The prospect of director Denis Villeneuve helming Blade Runner 2 is more exciting than ever having seen Sicario. It also reinforces his evident fascination with humanities dark side, being a particularly grim, and at times unrelentingly tense, thriller with some fantastic performances (oddly, I did find a particular comparison here with Blade Runner, albeit unintentional- just as Harrison Ford was overshadowed by Rutger Hauer in the 1982 film, here Emily Blunt is overshadowed by the performance of Benicio Del Toro in what is ostensibly a supporting role that simply steals the movie). Alas news that LIonsgate seem keen to move on with a Sicario 2 is a little depressing even if somewhat predictable considering how the film ends. Sicario simply does not need a sequel and I fear it will be weakened by a follow up- I guess this is just a further demonstration of the times we live in, but it’s such a shame that a film like this can’t be allowed to stand by itself anymore. Indeed, it has hardly been given time to be released before the studio has raised the prospect of a sequel. My own response to the news of a sequel was “what? WHAT?” as if it was some kind of joke. Imagine Heat being followed by a Heat 2 and a Heat 3…. it’s heartbreaking really how cannibalistic the film industry is now, success breeding some kind of instant feeding frenzy.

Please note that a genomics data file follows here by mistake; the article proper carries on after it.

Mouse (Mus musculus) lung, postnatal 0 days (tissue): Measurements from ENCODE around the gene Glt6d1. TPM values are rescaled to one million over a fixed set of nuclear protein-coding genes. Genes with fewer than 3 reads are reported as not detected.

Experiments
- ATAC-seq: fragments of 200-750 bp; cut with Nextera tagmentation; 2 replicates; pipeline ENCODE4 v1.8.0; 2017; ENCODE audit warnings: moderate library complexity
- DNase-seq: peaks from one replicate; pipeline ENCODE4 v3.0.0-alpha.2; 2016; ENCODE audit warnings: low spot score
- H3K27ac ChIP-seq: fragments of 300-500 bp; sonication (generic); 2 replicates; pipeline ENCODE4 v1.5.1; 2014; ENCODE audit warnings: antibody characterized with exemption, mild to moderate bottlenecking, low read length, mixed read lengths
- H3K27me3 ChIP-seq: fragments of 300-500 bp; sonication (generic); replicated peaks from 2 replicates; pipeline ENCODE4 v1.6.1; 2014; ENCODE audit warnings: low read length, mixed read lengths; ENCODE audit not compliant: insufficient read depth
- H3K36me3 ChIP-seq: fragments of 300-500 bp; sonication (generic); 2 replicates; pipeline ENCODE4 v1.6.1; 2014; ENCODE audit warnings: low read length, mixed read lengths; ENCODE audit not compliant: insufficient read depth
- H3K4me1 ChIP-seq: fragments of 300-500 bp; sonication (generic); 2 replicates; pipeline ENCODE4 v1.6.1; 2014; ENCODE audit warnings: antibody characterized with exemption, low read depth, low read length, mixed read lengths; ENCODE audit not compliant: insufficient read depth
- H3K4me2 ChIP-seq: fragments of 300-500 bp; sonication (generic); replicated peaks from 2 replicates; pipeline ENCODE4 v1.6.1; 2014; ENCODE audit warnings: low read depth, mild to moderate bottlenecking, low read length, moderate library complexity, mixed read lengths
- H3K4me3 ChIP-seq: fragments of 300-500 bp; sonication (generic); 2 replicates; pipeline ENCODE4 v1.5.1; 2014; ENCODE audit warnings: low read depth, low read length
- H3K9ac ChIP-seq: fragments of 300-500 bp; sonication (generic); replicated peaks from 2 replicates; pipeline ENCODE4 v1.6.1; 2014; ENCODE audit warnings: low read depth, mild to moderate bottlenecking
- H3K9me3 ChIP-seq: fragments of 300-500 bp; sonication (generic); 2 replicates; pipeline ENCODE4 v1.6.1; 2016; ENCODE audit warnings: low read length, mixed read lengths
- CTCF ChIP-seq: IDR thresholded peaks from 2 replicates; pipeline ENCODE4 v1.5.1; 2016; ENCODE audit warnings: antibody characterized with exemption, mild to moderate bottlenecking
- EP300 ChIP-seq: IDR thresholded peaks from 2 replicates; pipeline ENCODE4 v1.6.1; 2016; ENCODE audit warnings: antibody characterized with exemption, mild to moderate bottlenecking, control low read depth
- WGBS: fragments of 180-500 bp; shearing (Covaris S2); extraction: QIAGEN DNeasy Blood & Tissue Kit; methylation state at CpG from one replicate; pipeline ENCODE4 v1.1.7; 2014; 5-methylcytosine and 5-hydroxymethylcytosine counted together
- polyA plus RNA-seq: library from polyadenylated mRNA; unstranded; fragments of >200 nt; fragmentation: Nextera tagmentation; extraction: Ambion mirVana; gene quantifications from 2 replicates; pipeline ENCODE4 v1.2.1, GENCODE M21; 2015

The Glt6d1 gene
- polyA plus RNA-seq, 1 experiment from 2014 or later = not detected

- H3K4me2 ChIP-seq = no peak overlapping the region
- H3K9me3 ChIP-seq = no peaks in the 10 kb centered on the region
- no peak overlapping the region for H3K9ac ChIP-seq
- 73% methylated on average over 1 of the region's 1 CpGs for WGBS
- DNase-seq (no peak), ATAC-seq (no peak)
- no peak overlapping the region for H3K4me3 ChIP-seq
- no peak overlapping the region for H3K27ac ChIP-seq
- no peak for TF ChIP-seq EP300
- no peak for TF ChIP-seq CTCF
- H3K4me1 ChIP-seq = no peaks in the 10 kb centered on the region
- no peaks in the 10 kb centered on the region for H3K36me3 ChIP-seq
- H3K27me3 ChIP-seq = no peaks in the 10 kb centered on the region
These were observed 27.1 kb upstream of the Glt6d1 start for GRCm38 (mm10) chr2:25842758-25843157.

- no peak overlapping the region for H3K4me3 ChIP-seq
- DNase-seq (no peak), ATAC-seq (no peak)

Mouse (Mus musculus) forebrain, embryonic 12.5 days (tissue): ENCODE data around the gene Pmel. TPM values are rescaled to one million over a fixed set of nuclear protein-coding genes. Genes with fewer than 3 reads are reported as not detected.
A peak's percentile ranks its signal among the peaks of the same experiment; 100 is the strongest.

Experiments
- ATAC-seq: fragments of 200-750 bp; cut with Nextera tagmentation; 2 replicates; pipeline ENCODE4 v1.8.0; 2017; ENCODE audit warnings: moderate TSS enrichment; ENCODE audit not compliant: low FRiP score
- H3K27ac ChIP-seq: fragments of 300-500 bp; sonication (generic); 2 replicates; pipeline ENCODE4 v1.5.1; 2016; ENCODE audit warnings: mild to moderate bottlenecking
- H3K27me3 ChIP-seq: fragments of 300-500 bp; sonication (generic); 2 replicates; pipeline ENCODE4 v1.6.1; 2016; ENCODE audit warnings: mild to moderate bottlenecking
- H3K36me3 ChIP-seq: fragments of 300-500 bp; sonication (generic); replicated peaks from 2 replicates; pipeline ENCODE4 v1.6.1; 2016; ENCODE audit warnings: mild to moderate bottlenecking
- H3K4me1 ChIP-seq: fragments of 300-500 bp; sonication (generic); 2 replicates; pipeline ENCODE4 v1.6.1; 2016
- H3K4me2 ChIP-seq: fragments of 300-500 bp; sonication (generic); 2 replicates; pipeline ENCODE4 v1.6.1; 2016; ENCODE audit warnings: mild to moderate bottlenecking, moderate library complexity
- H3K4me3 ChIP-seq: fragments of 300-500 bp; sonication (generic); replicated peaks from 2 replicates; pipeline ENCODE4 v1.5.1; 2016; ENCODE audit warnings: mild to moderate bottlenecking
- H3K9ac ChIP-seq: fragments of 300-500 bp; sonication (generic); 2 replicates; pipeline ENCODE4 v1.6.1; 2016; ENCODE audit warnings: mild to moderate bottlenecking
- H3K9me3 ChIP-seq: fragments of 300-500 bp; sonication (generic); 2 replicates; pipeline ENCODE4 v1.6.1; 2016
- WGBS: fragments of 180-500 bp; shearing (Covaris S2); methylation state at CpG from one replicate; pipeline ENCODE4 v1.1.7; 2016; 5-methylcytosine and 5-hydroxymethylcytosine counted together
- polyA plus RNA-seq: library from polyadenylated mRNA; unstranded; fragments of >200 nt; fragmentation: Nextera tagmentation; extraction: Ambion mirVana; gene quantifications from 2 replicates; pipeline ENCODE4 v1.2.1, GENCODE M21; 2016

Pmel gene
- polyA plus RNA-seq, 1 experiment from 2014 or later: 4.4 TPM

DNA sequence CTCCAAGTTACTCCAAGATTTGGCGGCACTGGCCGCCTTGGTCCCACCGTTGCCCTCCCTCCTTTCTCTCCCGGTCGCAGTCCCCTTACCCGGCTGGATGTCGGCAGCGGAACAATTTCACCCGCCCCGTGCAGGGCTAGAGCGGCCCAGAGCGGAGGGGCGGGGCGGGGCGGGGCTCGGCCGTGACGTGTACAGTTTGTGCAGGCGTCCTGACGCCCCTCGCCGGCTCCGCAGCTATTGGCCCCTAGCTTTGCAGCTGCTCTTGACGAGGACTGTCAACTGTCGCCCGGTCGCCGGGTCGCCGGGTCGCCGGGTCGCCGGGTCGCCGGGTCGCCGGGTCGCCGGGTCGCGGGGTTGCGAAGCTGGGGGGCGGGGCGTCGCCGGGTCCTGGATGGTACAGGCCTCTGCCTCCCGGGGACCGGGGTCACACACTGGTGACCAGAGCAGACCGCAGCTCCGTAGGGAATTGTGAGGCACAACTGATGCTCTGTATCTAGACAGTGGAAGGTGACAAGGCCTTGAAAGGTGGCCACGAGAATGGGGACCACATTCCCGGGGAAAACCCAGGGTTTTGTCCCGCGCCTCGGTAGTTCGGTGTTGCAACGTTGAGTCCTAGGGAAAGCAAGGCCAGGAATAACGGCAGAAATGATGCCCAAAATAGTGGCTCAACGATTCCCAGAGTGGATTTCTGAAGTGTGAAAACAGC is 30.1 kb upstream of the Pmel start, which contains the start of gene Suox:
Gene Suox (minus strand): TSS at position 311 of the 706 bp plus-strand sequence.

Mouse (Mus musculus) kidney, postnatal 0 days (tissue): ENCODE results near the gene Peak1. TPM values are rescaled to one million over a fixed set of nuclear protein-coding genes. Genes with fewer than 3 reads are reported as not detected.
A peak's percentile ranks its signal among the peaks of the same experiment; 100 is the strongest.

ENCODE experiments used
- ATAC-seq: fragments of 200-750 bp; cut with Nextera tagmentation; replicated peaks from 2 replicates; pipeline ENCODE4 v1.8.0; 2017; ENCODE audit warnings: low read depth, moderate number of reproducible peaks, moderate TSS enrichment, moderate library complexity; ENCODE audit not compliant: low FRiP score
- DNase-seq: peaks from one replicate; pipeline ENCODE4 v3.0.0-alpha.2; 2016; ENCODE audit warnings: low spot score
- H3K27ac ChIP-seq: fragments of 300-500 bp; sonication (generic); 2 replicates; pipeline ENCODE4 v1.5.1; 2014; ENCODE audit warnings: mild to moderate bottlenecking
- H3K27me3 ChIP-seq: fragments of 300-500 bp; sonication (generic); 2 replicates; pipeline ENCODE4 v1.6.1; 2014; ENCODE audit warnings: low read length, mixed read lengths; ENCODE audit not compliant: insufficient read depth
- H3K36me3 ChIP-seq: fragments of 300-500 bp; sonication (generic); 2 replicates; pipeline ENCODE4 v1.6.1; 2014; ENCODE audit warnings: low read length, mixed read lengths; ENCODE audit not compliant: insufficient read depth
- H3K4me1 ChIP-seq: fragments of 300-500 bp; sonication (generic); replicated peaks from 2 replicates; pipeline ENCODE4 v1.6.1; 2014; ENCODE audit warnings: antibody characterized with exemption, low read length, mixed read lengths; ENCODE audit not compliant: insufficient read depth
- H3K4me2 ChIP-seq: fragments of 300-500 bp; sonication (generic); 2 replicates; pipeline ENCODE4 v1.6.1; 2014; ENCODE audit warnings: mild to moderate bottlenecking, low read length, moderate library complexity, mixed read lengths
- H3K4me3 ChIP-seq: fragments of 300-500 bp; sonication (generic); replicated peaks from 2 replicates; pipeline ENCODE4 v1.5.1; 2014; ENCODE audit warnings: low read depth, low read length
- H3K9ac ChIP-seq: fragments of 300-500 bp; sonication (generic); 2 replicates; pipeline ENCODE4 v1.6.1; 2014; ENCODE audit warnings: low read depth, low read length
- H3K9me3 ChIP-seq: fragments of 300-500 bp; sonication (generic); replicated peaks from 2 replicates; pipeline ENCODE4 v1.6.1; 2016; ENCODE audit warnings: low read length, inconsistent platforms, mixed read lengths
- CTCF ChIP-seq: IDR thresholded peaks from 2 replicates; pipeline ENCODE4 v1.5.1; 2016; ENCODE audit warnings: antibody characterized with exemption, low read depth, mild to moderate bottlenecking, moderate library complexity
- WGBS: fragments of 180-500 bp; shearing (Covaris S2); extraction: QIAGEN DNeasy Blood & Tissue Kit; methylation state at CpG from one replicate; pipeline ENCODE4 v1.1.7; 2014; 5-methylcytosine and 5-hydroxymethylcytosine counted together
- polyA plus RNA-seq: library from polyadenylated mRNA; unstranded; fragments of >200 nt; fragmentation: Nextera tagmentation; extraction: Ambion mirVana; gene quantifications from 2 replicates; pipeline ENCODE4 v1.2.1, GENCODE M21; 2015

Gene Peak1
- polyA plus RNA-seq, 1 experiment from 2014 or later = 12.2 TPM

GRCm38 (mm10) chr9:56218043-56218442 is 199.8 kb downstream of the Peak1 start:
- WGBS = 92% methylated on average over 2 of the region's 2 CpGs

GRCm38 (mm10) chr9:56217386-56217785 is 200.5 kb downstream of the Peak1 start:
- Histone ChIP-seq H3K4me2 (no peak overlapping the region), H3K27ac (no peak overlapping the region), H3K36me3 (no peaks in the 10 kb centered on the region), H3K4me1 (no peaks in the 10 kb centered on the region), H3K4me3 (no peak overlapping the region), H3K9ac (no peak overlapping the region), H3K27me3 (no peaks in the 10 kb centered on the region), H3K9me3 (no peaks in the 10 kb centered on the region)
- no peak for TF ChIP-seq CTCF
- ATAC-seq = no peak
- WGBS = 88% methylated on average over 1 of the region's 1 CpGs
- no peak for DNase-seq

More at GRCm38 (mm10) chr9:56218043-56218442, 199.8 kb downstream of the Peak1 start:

(While those films that deserve or suggest a sequel, like Dredd or John Carter, haven’t a teardrop in Hell’s chance of ever getting one).
I wouldn’t by any means describe this film as perfect- there are a few pacing issues with Sicario that leaves the middle somewhat laboured, but it remains a superior thriller with ambiguous lines of morality that is quite refreshing. Clearly there is Good and Evil here but its all shades of grey rather than simplistic black and white… There is no moral high ground championed, rather just a vague sense of futility trying to make sense of it all, the distinctions of right and wrong blurred in somehow trying to define a Greater Good, the central question being does the end justify the actions getting there. Having seen his previous film, Prisoners, it comes as no surprise that Villeneuve has no problem establishing a realistic milieu with fine performances from his cast. What does come as a welcome surprise, considering how intellectual that films probing of human darkness was, is how well Villeneuve manages Sicario’s action sequences. It’s no overstatement to suggest it is so accomplished it recalls Michael Mann’s Heat, but even when the bullet’s aren’t flying it is the threat of violence that is most powerful and impressive. We live in age of films laden with cartoon violence with cities portrayed collapsing in photorealistic detail, whether it be due to superheroes or giant robots or giant monsters, but the implied threat of violence when being trapped in a traffic jam is here far more overpowering. Tension is ramped up incredibly high in three sequences, but beyond that there is a dark feeling of dread, of a world out of control. Its a tragedy, in many ways.
Clearly this film consolidates Villeneuve as one of the most promising directors at work today. Roger Deakins photography, meanwhile, ensures the film looks utterly beautiful, if such a thing can be said about a film as uncompromisingly as bleak as this is. I must stop mentioning BR2 but goodness, one can only wonder at the possibilities of these two working on the project, and what they might come up with if left alone and given decent material (i.e. a decent script). One can only hope and wonder. As it is, Sicario simply remains one of the best films of the year and really deserves some recognition come awards season.